Story by Mercy's Laura Keep
If you look through the pages of your junior high or high school yearbook, chances are you’ll be able to identify at least a few people who were bullies. You may even recall situations when you, your friends or other students were targeted by a bully. You might even have been a bully yourself.
Today, with an increase in school violence, the safety and security of students is a top concern for parents, educators and the community. Bullying is no longer dismissed as an inevitable part of growing up. Instead, experts view bullying as a form of violence among children with serious physical, psychological and academic ramifications.
“We see children who used to enjoy school come to dread it,” said Dr. Fred de Miranda, Mercy Clinic pediatrician. “It can affect their grades and make them stop taking part in activities they once enjoyed.”
In an effort to curb bullying, Mercy and HealthTeacher – an online curriculum resource – are launching the first-ever interactive, pro-social mobile game. Awesome Upstander! is designed for elementary-aged children. It encourages young kids to race through a school cafeteria and bathroom to help rescue a target from a bully. Along the way, players must collect enough friends to stand up to the bully together.
“Awesome Upstander! offers a highly entertaining play experience for kids while teaching them they have the power to diminish bullying by banning together as upstanders," said John Herbold, VP Product of HealthTeacher. "Kids tell us Awesome Upstander! is fun to play and parents say it gives them peace of mind knowing their children are learning how to deal with an issue affecting the emotional and physical safety of their kids."
Filled with challenges, levels, hidden objects and fun sound effects, Awesome Upstander! is designed to engage kids just like other popular interactive games while promoting social good. The adventure introduces the concept of “upstanders” – people who safely and positively intervene in a bully situation – through a fun and entertaining play experience. Studies suggest it only takes the support of three bystanders to change the dynamic in a bully situation.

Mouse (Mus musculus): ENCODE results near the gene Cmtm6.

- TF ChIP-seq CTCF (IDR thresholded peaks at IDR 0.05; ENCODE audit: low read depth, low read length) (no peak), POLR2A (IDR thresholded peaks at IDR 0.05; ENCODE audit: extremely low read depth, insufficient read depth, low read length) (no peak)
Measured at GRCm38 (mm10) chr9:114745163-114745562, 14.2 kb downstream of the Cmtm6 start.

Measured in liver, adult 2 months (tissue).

“Positive peer pressure can be just as effective as negative peer pressure. If a child takes a stand against a bully and other kids see that, then they are more likely to do the same,” said Dr. Josh Wilkinson, Mercy Clinic pediatrician. “Awesome Upstander! is a tool that can help start a conversation about bullying between kids and their parents or teachers.”
Bullying differs from healthy conflict because it occurs repeatedly over time, involves a real or perceived imbalance of power and takes various forms, be it physical, verbal or psychological. Bullying also occurs where adult supervision is scarce – in the cafeteria, hallway, bathroom, bus, playground or off school property.
Adults play a critical role in helping to prevent bullying by talking about it, creating safe school environments and identifying prevention strategies. But it’s also important that children feel empowered and understand how to work together with peers to address bullying situations. The hope is that learning these skills at a young age will better prepare children to address situations during the middle and high school years when bullying is most common. It’s also important to keep the lines of communication open so if a child encounters a real-life bullying experience, he or she will seek support from an adult.
AwesomeUpstander! can be played online for free at www.awesomeupstander.com or purchased in the Apple App Store or Google Play for $.99.
Mercy is the sixth largest Catholic health care system in the U.S. and serves more than 3 million people annually. Mercy includes 31 hospitals, nearly 300 outpatient facilities, 38,000 co-workers and 1,700 integrated physicians in Arkansas, Kansas, Missouri and Oklahoma. Mercy also has outreach ministries in Louisiana, Mississippi and Texas. For more about Mercy, visit www.mercy.net.
HealthTeacher is the interactive leader in youth health, creating games, apps and educational resources to make health awesome for kids. HealthTeacher's research-based products are designed to get kids moving and to develop healthy behaviors that last a lifetime. Reaching over six million kids through its fast-growing network of 11,000 plus schools, HealthTeacher’s interactive products are used by teachers, parents and kids to address important youth health issues, including physical activity, nutrition and social and emotional well-being. To learn more, visit www.healthteacher.com.